Biology and Lifespan of a Bed Bug

Scientific Name of a Bed Bug

The scientific classification of the most common bed bug that plagues humans:

  • Kingdom – Animalia
  • Phylum – Arthropoda
  • Class – Insecta
  • Order – Hemiptera
  • Family – Cimicidae
  • Genus – Cimex
  • Species – Lectularius

Biology of a Bed Bug

Bed bugs are small insects.  A fully grown adult grows to be about the size of an apple seed.  Unfed bed bugs are as flat as a sheet of paper.  One amazing thing about bed bugs’ bodies is that they are adapted for a large meal.  On average, bed bugs only need to eat once a week, therefore a bed bug meal must be filling so they can sustain.  After a meal, bed bugs’ size can increase by 50 percent in length and 200 percent in weight!

Bed bugs use a pretty sophisticated locating system to hone in on possible meals.  By detecting the carbon dioxide emitted by a host’s breathing, the warmth produced by a host’s body and certain chemicals emitted by hosts, bed bugs accurately sense a potential meal and can travel up to 100 feet in a night to eat.

Bedbugs reproduce by a gruesome strategy appropriately named “traumatic insemination,” in which the male stabs the female’s abdomen and injects sperm into the wound. While bed bugs give off pheromones in order to distinguish males from females, male bed bugs have been known to try and inseminate other males accidentally.  This can happen because when looking to mate, male bed bugs’ main preference in a mate is a large size.  A full and recently fed male can be mistaken by other bugs for a female.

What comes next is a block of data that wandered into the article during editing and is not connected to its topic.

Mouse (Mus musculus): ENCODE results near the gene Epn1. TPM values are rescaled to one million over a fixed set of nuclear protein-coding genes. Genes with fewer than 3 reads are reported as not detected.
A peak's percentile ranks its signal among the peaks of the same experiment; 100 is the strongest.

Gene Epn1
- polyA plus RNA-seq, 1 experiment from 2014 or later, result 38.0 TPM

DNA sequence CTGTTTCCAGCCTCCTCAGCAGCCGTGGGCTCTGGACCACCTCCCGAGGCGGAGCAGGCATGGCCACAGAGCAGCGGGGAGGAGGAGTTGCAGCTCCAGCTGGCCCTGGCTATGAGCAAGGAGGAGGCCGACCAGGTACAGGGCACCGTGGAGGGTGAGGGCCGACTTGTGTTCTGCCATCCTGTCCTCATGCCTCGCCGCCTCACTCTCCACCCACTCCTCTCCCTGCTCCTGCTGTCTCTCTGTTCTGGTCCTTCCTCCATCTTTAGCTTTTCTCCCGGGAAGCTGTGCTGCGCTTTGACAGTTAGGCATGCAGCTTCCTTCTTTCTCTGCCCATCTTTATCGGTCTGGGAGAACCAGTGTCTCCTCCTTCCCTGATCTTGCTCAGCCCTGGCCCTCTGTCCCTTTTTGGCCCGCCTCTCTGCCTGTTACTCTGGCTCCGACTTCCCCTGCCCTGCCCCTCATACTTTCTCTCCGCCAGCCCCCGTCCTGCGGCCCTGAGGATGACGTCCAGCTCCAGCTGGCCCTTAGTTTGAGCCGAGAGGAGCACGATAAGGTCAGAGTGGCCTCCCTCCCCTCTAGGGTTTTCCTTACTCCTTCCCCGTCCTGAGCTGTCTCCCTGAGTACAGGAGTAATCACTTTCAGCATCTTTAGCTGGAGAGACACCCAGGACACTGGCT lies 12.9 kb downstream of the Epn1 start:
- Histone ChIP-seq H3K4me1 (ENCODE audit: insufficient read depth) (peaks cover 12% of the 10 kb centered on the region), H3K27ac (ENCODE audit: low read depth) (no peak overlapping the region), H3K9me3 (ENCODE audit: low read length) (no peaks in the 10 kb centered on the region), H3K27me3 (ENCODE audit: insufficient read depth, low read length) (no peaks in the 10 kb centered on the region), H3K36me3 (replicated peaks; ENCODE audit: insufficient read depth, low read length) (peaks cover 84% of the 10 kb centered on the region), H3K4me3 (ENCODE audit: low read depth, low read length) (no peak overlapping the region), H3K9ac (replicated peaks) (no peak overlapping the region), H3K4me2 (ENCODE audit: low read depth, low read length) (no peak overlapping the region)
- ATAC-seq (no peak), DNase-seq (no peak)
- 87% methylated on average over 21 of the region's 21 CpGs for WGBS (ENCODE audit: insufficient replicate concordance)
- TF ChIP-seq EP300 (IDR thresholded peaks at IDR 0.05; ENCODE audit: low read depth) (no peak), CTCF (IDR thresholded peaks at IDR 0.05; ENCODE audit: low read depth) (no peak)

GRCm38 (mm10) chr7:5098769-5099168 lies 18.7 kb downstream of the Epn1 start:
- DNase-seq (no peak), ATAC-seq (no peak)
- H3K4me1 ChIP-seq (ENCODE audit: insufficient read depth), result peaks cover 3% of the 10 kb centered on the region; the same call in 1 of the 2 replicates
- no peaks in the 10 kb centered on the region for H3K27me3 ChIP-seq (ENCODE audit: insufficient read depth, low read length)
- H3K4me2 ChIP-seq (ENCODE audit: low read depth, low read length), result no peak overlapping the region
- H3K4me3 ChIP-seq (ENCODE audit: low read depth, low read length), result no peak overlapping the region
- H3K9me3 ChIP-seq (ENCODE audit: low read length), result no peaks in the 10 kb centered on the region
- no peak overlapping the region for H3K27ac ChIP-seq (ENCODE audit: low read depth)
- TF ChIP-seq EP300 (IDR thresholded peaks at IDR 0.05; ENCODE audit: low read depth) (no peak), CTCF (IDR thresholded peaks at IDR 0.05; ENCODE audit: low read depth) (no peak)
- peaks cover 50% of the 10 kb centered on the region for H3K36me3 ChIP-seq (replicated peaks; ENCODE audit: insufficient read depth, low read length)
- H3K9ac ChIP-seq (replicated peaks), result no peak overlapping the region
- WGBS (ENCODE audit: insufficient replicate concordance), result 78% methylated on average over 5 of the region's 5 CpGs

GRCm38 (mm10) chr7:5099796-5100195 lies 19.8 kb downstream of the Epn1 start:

During their life cycle, females can lay more than 500 eggs, which hatch and go through five immature “nymph” stages before reaching their adult form, molting after each phase. The molts are left in the places the bugs hide and are a sign of infestation.

Bed Bug Life Cycle

A Bed Bug’s Lifespan and Ability to Survive

Bed bugs’ lifespan can fluctuate depending on the specific species and their ability to feed easily. Most bed bugs live around one year, even with no oxygen.

Bed bugs have the ability to survive a wide range of temperatures. When the temperature falls below 61 degrees Fahrenheit, the adult bugs enter diapause, slowing their bodies to a state that helps them survive. Bed bugs can live at least 5 days in temperatures as low as 14 degrees Fahrenheit. It has been shown that bed bugs die after fifteen minutes of exposure to temperatures at -26 degrees Fahrenheit or below.

On the opposite end of the temperature spectrum, bed bugs can survive relatively hot temperatures as well. Their thermal death point is right at 113 degrees Fahrenheit and all stages of life die after 7 minutes at temperatures of 115 degrees Fahrenheit.